Review Summary: After 10 years of waiting, building, and careful preparation, Kayo Dot crafts their finest work since Choirs of the Eye.19 of 20 thought this review was well written
Choirs of the Eye. That was the apotheosis of Kayo Dot's career. It proved itself to be one of the darkest, most intimidating, beautiful progressive post rock album of its time. Unfortunately, it was also the root of Kayo Dot's own impending degradation over time. It wouldn't be until ten years later, in 2013, that the group would be able to come close to matching its debut album. The result is the dark concept double album, Hubardo. And the wait was definitely worth it.
There are two things that already make something like Hubardo extremely daring. One: this is a concept album. Two: Hubardo is also a double album. Add the two factors together, and shouldn't be too difficult to see that Kayo Dot was out there to take a risk of possibly creating something beyond what it used to be. Of course, Hubardo hurdles beyond the likes of Gamma Knife and Stained Glass to create a sprawling monolith of an avant-garde 21st century metal work of art and puts everything they've done in the past together. The concept ends up being absolutely stunning and epic, covering the events of a meteor crashing into Earth from start to end, as written by ex-maudlin of the well vocalist, Jason Bryon. What's even more stunning than the concept itself is how it is presented and translated throughout the entire double album. The darkness of avant-garde metal and the heavy blistering abyss of death metal sections help create an atrocity of a beast and yet the band is still able to keep the beauty of the album through the trippy fusion of ambience and jazz and the complex instrumentation of progressive rock. This is where Hubardo is a massive success.
In another sense, Hubardo also has an incredible arsenal of stark individuality and notable composition to it. Not to mention has Jason Bryon written an incredible concept , but has also contributed some very harsh vocals and growls throughout Hubardo. The vocals are an essential puzzle piece in building absolute intensity to the dark, destructive nature of the album. Of course, the musicians cannot be forgotten in any way at all, as they play an even bigger role in the album. The speed, craftiness, and the power of Keith Abrams is insane and amplifies the already rising intensity of each track. The classical presence of Kayo Dot is once again back, being represented by the memorable woodwind solos of Daniel Means and the trumpet playing of Tim Byrnes. Other past members of Kayo Dot are also play very important roles in Hubardo, forming the structure of the album. To top it off, Toby Driver's lead vocals are as shocking as ever, ruthless in every way, and furious as hell. This is what the group does best.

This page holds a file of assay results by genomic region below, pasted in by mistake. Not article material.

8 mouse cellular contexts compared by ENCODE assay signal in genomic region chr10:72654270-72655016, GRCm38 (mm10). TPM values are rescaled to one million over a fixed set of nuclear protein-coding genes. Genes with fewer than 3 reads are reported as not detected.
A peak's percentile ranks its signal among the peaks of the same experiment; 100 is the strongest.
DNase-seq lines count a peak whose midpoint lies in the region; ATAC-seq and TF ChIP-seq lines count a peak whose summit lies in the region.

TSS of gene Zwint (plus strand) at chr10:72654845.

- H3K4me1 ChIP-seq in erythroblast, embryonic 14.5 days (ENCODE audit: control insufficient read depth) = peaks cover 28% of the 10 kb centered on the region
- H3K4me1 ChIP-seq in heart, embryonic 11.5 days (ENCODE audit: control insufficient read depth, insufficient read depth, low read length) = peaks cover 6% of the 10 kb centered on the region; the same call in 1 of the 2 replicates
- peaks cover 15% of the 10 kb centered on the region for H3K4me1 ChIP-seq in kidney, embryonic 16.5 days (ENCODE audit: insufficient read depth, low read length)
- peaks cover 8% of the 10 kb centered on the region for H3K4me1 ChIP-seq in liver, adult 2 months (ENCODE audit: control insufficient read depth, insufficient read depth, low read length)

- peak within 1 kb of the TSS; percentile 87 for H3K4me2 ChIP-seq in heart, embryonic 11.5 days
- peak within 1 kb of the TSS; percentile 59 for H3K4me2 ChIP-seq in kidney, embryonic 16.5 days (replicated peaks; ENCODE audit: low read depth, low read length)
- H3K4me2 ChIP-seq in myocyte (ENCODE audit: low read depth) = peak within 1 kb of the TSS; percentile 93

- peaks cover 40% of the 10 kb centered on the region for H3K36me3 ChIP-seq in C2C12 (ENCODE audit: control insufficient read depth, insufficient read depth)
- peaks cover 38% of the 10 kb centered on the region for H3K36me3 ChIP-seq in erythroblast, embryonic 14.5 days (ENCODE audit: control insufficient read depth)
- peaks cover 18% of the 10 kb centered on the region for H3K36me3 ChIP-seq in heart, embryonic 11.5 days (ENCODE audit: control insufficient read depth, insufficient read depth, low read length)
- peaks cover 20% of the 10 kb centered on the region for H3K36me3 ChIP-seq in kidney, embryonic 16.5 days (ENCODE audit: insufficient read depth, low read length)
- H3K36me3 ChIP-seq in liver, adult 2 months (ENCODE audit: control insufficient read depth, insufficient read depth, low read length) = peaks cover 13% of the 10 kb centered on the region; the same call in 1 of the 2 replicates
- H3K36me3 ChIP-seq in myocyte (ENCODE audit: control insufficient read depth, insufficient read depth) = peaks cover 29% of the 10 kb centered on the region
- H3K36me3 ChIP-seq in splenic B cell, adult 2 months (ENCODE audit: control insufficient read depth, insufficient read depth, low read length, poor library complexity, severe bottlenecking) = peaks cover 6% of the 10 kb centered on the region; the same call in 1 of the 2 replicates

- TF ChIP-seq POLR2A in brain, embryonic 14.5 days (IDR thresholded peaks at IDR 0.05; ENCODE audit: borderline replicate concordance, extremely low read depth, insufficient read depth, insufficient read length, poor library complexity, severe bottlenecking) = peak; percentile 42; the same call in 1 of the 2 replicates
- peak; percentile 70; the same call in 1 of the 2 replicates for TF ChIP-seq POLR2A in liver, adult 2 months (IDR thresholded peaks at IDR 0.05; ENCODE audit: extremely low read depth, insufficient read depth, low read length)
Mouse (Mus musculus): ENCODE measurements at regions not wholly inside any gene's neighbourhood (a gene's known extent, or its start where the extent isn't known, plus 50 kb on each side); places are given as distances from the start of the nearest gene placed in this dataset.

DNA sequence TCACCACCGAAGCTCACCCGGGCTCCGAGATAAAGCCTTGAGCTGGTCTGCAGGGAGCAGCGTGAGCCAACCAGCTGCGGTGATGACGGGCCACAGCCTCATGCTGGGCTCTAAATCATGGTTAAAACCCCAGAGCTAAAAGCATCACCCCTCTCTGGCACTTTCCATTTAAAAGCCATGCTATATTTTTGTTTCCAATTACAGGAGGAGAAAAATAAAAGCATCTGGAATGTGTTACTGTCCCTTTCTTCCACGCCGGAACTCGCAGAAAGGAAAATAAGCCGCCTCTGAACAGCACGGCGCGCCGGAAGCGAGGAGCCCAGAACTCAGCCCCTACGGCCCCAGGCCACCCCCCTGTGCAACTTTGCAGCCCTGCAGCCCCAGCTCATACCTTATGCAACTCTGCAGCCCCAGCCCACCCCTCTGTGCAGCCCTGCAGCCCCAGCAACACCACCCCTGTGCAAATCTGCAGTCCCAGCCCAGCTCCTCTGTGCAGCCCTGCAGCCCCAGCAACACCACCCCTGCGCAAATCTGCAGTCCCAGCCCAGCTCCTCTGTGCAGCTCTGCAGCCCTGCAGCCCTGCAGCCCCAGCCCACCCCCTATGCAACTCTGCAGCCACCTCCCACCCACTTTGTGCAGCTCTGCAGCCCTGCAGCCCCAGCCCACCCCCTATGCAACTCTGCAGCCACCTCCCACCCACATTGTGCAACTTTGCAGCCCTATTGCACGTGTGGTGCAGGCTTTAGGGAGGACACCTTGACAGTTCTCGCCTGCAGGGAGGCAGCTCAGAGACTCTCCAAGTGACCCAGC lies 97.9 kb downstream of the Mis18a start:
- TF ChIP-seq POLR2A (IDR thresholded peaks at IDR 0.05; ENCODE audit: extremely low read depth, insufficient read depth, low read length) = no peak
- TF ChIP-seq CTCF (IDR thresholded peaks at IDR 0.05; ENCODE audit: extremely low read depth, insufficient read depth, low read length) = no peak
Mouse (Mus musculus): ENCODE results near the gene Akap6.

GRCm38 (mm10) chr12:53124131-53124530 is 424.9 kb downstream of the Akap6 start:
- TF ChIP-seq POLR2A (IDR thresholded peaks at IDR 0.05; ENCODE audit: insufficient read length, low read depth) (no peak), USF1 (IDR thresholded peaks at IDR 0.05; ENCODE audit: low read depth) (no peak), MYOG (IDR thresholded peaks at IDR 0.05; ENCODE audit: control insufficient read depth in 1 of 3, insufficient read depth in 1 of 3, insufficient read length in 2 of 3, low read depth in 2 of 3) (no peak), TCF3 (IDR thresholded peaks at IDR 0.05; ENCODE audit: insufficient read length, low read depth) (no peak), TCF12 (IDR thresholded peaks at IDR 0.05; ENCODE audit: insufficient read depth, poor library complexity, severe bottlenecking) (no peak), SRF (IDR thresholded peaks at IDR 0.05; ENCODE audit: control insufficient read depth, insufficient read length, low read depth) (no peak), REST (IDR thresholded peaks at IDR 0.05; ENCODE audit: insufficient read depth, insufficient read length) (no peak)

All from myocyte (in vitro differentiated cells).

It only takes these following advantages and strengths for Hubardo to be one of Kayo Dot's strongest album since Choirs of the Eye. It has every element that made certain aspects of past works such as Gamma Knife, Stained Glass, Coyote, and Dowsing Anemone With Copper Tongue strong, a nearly invincible concept, and the pinnacle of the group's musicianship. All of that is why Hubardo is deserving of the current accolades and acclaim it has so far received. And it only took 10 years for Kayo Dot to get this far. Was it worth the wait? Definitely.